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Fermi Telescope in Action: Capturing a Gamma-ray Burst

The gamma-ray burst detected by the Fermi Gamma-ray Space Telescope on September 2 was a big one, and included the highest-energy gamma-ray so far measured from such a burst. When the telescope's Gamma-ray Burst Monitor caught the bright flash of gamma rays, the Fermi spacecraft rotated so that its main instrument, the Large Area Telescope, could get a closer look. The animation below shows the LAT's field of view (blue circle) swing over to center on the burst, visible as a bright flash of white near the beginning of the animation.

Each frame in the animation shows an all-sky map centered on the burst, which is indicated by the red cross. The LAT's field of view covers about 20 percent of the entire sky at any given instant. The red and green line segments indicate the viewing direction and roll angle of the LAT. The dark shaded area shows the part of the sky that is blocked by the earth. The yellow circle represents the sun.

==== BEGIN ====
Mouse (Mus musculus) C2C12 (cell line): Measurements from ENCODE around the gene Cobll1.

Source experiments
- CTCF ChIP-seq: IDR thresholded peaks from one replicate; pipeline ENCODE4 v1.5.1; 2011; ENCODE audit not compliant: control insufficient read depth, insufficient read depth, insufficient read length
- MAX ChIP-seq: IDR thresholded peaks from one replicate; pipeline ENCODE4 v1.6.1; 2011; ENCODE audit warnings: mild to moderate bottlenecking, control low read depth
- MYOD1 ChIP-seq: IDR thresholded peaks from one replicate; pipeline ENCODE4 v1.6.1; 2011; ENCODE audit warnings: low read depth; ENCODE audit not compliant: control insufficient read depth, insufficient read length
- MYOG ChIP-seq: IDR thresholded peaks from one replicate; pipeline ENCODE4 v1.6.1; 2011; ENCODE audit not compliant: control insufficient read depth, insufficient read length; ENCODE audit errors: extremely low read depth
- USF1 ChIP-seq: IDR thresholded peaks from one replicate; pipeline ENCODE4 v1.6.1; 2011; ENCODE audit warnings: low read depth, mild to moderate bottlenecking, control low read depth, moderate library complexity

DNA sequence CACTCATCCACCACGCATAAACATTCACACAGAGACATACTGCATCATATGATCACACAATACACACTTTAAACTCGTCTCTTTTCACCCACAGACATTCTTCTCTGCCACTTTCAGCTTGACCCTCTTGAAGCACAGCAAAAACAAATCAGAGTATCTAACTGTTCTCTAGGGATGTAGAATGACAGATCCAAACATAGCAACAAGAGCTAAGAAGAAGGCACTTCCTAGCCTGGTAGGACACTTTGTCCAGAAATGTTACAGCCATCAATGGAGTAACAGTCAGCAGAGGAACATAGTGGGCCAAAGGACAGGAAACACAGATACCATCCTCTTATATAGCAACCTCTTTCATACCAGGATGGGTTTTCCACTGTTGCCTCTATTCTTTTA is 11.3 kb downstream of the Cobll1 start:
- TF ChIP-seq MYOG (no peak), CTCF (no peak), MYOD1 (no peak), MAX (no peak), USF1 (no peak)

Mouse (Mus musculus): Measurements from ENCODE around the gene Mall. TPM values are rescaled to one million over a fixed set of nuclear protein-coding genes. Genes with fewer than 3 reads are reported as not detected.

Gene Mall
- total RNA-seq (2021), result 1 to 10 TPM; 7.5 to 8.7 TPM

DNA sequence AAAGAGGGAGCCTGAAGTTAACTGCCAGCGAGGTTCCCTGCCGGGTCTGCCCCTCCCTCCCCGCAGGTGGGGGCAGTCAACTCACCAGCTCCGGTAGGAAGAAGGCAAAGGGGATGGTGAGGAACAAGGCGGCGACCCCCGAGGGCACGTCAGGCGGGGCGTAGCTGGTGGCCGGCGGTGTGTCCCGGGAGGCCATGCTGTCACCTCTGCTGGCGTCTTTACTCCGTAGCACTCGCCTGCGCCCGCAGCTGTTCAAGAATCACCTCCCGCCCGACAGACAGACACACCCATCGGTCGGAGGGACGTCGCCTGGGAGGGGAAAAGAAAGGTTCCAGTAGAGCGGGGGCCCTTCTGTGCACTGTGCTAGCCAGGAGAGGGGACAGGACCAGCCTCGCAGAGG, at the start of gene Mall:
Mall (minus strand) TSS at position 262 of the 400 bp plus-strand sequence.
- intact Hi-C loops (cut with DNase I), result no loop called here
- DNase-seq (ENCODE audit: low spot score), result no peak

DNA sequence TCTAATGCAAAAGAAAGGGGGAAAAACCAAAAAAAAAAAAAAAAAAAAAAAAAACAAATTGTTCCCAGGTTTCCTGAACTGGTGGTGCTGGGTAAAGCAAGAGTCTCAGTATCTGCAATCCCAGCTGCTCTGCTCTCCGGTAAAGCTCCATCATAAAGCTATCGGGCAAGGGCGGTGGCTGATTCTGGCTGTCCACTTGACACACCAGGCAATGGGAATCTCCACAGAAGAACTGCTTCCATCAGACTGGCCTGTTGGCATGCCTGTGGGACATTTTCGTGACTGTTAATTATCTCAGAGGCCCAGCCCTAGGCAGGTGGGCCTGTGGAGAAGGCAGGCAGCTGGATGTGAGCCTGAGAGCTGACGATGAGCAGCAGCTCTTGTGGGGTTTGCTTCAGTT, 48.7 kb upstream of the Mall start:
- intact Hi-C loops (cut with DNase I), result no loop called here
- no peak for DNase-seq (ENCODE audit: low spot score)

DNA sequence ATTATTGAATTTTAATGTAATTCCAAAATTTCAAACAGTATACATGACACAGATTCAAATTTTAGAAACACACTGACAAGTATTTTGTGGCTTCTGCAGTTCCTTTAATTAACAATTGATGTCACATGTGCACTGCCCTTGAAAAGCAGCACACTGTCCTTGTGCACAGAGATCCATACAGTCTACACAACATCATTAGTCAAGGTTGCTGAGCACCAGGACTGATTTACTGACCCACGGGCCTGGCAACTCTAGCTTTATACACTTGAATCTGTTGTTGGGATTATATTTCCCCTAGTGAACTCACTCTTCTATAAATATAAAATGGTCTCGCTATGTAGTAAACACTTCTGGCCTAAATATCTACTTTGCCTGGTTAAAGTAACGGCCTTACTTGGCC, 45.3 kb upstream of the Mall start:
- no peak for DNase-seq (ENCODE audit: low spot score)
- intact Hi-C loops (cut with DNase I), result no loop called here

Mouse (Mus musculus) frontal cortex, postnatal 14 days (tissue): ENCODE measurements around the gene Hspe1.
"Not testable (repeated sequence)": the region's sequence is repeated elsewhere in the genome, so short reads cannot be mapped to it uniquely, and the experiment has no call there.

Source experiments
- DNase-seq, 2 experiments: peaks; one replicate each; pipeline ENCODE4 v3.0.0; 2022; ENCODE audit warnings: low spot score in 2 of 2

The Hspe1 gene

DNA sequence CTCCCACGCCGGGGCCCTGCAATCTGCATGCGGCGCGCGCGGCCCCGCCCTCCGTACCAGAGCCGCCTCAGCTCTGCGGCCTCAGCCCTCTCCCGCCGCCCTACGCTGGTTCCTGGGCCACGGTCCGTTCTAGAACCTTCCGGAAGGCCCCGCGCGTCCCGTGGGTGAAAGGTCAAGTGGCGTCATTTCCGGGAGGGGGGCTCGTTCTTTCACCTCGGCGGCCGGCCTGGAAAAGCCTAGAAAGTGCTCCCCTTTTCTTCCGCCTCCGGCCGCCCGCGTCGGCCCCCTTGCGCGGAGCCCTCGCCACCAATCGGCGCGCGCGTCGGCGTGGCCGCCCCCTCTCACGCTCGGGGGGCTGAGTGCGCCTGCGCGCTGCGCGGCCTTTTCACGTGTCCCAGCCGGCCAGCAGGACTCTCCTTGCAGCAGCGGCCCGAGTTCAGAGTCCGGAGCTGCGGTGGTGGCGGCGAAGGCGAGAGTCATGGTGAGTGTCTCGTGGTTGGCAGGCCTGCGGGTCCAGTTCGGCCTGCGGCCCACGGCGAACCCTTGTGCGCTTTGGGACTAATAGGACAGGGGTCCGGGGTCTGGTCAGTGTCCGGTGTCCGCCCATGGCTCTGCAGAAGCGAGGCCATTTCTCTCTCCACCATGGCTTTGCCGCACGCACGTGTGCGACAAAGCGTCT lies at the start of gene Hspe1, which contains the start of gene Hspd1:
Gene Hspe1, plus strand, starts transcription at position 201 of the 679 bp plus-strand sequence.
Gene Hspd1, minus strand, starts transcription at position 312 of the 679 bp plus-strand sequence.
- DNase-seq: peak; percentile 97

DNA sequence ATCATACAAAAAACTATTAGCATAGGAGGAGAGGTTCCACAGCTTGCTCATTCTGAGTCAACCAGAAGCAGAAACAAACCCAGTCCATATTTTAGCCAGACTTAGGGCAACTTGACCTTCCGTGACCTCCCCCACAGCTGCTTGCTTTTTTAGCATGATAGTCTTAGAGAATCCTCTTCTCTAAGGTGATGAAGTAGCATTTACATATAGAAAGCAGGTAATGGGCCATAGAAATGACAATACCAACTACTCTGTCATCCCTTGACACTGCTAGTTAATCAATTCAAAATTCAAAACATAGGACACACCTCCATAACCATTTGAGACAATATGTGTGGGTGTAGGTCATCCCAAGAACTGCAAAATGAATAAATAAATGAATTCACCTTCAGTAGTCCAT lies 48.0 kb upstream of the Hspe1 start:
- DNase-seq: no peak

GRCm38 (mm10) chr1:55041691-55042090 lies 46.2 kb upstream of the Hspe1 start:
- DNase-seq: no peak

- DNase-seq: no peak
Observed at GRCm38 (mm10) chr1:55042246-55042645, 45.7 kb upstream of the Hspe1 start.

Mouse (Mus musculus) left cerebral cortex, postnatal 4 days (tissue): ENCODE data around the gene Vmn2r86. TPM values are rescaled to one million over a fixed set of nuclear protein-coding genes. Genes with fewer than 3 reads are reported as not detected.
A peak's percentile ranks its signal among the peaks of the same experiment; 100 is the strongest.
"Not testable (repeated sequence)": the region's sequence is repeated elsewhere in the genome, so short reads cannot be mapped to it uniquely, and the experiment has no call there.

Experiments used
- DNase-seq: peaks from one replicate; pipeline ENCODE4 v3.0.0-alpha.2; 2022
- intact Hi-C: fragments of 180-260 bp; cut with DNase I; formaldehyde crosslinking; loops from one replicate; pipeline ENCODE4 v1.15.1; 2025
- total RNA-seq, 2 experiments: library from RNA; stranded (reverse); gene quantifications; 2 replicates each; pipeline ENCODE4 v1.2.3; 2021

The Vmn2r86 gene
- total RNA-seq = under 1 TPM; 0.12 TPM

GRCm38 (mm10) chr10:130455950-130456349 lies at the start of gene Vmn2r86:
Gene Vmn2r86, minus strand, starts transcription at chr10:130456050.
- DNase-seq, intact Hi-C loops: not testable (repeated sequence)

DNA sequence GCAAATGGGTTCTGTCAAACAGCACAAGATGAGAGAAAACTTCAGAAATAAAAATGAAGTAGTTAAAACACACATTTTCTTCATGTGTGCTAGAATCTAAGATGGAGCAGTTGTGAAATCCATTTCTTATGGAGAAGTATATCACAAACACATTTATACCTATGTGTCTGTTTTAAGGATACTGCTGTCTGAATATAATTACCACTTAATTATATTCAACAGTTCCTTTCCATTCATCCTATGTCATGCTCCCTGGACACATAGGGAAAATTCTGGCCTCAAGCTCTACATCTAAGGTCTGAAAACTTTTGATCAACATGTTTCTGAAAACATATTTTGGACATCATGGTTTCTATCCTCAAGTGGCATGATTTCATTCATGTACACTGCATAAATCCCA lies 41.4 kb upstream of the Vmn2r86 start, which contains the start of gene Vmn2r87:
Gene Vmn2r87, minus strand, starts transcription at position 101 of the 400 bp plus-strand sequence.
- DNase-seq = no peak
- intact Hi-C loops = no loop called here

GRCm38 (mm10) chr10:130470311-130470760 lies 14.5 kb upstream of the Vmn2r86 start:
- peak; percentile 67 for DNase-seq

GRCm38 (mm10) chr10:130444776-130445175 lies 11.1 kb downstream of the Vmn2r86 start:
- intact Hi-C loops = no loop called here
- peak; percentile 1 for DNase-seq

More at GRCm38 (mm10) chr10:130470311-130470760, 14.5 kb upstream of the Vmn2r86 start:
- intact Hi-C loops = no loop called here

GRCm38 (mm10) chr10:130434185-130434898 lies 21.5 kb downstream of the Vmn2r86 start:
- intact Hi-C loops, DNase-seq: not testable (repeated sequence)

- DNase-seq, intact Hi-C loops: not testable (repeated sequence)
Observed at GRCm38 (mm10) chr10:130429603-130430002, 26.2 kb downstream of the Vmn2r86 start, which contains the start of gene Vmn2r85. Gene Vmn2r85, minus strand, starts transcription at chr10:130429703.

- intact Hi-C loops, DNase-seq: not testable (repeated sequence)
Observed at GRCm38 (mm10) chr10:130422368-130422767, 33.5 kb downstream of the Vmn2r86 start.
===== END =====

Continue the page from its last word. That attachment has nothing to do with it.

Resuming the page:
Each time step in the animation is 15 seconds. The sequence starts about 2 minutes before the burst. The time in the lower left indicates the number of seconds before or since the event. The white dots in each frame show the locations of the individual gamma rays detected during the previous 15-second interval.

As the animation begins, the LAT is in survey mode and scanning the sky. When the burst happens (bright white flash), the Gamma-ray Burst Monitor asks the spacecraft to switch to a pointed observing mode, so it can dwell on the location of the burst to look for delayed or "afterglow" gamma-ray emissions. In this mode, the LAT aims toward the burst until the center of its field of view is within 20 degrees of the horizon (indicated by the solid white line). The special pointed observations of the burst paid off; the data indicate a high-energy afterglow of several minutes duration following the initial flash.

By that time the LAT's view intersects the horizon (dark gray area). In the directions at or below the horizon, the gamma-ray intensity is very high owing to interactions of cosmic rays with the Earth's upper atmosphere (profusion of white dots). Because this bright gamma signal obscures the direction of the burst, the spacecraft starts to steer the LAT across the sky to meet the direction of the burst when it rises again on the other side of the earth.

The animation ends and loops back to the beginning about 2000 seconds after the burst.

(Animation - gamma-ray burst observation)
(Animation courtesy the LAT Collaboration.)

—Seth Digel
SLAC Today, September 23, 2009